Business managers at Spangdahlem Air Base, Germany, say they were ordered this week to cut the hours of Nonappropriated Fund employees so the Air Force could avoid paying them post allowance. But the Air Force commander who oversees the NAF employees believes his message to find efficient ways to accomplish the mission might have been misinterpreted.

On March 21, NAF employers were told to start paying post allowance — which is meant to offset the high cost of living in some overseas areas — to all qualifying full-time employees. For at least the past 13 years, the Air Force and others had avoided paying the allowance in violation of Defense Department regulation.

Three NAF business managers under the base’s 52nd Services Squadron on Tuesday told Stars and Stripes that they’d been ordered to cut employee hours from 40 per week to between 32 to 35 hours. That order, which the managers said was disseminated to them through their flight chiefs, came just three days after a review of employee hours concluded an additional 80 employees would get post allowance.

The DOD ruling is expected to cost U.S. Air Forces Europe millions annually. At current rates, the lowest-paid employees eligible for post allowance would get more than $6,000 a year. Higher-paid employees with families could make $15,000 a year or more a year.

Despite that, Michael C. Wyatt, commander of 52nd Services Squadron, said Tuesday that he never gave the order to cut back employees’ hours.

"I think that there’s been a misinterpretation," Wyatt said.

To cut back the hours of every person who has been entitled to post allowance "would be wrong, and I would not do that," he said.

But he said he did direct managers to find efficient ways to accomplish the mission, a point he reiterated in an e-mail sent to employees Wednesday.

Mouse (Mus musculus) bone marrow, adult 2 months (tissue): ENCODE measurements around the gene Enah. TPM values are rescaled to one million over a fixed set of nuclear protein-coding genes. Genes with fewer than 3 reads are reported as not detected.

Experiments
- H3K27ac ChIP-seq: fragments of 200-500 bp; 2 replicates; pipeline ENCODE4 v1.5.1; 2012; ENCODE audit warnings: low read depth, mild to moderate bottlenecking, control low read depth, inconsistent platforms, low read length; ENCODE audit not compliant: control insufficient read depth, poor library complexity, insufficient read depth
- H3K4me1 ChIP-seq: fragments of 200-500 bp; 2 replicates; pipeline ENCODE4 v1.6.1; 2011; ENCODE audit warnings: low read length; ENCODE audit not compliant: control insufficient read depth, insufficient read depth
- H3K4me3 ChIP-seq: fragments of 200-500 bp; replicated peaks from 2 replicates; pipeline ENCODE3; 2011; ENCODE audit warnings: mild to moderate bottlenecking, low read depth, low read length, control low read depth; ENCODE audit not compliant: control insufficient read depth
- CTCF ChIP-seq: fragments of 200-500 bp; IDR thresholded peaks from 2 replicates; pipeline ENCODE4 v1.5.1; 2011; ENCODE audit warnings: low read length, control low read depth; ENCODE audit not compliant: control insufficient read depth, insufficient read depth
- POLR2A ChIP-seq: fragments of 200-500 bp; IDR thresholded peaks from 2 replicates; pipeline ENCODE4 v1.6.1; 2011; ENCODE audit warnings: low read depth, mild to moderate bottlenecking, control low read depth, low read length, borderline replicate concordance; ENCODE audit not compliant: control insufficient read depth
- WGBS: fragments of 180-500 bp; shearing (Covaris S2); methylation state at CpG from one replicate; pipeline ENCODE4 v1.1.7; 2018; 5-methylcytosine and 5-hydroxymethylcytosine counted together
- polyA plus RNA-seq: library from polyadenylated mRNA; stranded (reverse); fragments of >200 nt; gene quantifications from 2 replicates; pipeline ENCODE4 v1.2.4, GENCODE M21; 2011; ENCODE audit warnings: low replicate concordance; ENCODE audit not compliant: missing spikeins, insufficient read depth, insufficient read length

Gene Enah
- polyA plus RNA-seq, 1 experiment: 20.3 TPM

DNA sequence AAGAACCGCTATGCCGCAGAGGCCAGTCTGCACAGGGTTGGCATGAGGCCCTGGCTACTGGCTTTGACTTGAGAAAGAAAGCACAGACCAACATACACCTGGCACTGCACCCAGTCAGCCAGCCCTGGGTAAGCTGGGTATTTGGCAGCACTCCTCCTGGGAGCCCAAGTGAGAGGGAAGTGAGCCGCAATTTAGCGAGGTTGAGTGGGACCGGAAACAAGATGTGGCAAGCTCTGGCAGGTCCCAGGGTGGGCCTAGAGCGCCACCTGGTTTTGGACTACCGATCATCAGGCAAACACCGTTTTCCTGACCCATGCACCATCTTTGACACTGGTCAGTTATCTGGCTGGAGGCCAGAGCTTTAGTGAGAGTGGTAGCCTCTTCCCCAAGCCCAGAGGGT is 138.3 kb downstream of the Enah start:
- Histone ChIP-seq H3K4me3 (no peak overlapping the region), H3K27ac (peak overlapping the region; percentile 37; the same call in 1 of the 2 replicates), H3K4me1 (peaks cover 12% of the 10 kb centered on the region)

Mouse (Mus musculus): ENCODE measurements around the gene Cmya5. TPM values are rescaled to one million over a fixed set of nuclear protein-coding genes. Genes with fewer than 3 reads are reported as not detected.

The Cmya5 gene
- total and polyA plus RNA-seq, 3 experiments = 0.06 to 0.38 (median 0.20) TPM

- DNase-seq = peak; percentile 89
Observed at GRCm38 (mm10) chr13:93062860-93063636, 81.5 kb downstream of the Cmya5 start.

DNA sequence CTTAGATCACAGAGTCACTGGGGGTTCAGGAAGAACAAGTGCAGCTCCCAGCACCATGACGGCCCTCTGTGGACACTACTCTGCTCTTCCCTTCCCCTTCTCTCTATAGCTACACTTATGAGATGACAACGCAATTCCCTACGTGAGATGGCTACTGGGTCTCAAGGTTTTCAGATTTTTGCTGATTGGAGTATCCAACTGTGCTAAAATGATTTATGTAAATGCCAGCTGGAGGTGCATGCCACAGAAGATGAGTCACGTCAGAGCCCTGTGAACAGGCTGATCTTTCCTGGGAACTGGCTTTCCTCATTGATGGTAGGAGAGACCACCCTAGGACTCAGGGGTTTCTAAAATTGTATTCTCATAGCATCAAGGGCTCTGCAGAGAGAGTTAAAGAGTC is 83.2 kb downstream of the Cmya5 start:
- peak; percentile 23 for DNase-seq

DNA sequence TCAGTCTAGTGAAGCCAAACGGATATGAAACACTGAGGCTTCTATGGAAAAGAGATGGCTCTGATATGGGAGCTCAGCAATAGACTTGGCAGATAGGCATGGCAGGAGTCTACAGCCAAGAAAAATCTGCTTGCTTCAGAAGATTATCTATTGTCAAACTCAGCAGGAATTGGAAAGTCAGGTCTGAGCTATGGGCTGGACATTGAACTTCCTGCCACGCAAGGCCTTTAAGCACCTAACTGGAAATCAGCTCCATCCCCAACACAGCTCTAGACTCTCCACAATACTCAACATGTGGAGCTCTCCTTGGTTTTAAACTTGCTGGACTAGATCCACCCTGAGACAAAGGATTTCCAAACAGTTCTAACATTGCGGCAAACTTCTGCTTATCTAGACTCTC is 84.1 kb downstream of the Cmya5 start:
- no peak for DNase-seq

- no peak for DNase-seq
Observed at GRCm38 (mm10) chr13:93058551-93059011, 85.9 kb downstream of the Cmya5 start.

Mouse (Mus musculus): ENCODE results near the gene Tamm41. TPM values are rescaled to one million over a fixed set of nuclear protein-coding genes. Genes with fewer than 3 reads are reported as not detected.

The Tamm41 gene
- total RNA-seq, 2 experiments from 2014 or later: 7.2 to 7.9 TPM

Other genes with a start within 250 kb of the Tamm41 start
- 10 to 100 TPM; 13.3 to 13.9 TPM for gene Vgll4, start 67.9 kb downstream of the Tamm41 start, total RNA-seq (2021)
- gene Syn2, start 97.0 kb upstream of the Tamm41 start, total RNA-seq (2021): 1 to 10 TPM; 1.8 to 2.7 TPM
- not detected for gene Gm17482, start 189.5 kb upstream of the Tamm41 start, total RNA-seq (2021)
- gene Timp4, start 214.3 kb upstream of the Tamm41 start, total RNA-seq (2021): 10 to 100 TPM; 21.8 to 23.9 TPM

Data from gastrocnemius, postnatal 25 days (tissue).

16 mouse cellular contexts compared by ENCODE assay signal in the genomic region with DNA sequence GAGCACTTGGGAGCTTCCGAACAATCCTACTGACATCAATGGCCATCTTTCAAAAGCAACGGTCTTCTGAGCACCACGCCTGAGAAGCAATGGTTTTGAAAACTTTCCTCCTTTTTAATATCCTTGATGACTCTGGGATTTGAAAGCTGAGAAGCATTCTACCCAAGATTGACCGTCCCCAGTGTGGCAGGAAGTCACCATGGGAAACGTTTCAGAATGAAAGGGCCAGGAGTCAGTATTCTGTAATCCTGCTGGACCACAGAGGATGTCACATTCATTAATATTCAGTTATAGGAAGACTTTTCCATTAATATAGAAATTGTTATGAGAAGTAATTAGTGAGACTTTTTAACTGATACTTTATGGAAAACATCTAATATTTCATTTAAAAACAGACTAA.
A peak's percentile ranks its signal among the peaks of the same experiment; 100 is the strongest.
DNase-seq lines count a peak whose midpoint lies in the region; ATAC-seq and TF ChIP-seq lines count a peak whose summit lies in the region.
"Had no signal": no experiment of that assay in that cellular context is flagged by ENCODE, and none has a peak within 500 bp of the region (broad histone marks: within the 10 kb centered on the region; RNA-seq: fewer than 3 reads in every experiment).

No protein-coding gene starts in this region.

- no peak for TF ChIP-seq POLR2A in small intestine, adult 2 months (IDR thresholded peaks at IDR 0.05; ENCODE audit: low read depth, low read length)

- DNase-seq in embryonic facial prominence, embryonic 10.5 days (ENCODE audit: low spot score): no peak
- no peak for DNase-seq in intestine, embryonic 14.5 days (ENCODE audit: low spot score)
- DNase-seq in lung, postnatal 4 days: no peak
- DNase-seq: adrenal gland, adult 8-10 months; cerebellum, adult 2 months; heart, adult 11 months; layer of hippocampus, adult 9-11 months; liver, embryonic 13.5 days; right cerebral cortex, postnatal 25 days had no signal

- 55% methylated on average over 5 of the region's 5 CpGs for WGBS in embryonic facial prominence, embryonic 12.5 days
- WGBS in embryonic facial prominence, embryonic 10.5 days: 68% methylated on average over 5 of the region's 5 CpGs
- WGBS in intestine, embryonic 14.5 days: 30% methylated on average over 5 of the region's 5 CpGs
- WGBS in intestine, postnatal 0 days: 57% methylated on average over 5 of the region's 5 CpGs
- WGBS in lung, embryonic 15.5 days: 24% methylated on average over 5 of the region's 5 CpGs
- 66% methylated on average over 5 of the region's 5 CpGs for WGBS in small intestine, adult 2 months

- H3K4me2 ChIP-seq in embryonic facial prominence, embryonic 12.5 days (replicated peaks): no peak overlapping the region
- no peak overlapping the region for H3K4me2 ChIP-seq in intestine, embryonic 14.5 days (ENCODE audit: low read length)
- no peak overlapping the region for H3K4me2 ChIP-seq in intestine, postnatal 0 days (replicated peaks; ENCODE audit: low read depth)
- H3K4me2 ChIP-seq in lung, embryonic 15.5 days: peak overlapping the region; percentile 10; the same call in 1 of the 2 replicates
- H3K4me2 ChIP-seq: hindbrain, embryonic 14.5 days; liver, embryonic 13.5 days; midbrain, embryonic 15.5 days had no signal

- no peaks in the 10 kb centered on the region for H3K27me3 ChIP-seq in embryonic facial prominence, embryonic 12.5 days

"I have not directed full-time employees to work less hours to avoid paying post allowance," read the e-mail, which was forwarded to Stars and Stripes by one of the business managers. The manager requested her name be withheld to avoid problems at work.

Wyatt also said personnel expenses will go up substantially because of post allowance, and in the future, "you know, we might adjust hours."

He and his unit are "doing the right thing," he said by making sure those eligible get post allowance. "But if expenses exceed income, then at that point you have to adjust accordingly."

Wyatt’s e-mail to 52nd personnel said that all eligible employees would get post allowance, that he intends to follow Air Force guidance, and that, "No jobs have been lost due to payment of Post Allowance."

The "Air Force has not authorized cutting back hours for the employees who are currently eligible to receive Post Allowance," according to an e-mail from the Secretary of the Air Force’s Public Affairs Office.

Asked whether the service would be able to make the required post allowance payments, the office responded, "We are in the beginning phase of post allowance payment, which began 20 April with the first pay out date of 9 May 08. As the fiscal year progresses, we will monitor the bases’ ability to fund the required payments."

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